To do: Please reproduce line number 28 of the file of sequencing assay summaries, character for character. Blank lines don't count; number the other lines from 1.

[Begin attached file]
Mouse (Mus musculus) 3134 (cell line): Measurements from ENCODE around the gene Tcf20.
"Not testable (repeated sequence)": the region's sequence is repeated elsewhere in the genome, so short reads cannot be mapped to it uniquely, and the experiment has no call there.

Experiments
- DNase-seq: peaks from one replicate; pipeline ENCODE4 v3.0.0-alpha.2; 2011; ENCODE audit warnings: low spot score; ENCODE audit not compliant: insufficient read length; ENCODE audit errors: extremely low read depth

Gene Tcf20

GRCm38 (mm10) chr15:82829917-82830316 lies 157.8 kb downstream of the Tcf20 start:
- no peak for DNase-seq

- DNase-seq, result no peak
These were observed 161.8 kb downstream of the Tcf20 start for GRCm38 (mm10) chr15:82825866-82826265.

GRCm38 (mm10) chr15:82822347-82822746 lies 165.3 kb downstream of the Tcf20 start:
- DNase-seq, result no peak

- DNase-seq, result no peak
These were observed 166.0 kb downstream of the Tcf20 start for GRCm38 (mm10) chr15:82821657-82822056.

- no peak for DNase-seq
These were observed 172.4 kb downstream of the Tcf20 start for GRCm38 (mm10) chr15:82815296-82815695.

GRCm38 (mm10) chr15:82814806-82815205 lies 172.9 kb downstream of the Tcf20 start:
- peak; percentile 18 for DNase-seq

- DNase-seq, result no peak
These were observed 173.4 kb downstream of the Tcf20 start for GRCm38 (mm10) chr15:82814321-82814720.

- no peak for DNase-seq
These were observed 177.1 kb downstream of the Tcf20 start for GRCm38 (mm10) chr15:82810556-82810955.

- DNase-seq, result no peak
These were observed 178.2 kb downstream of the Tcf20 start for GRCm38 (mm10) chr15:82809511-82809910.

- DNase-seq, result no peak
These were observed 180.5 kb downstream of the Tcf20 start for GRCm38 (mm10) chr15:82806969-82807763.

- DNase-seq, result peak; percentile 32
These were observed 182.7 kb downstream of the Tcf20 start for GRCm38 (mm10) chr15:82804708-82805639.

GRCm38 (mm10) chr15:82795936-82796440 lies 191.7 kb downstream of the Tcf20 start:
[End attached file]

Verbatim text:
GRCm38 (mm10) chr15:82795936-82796440 lies 191.7 kb downstream of the Tcf20 start: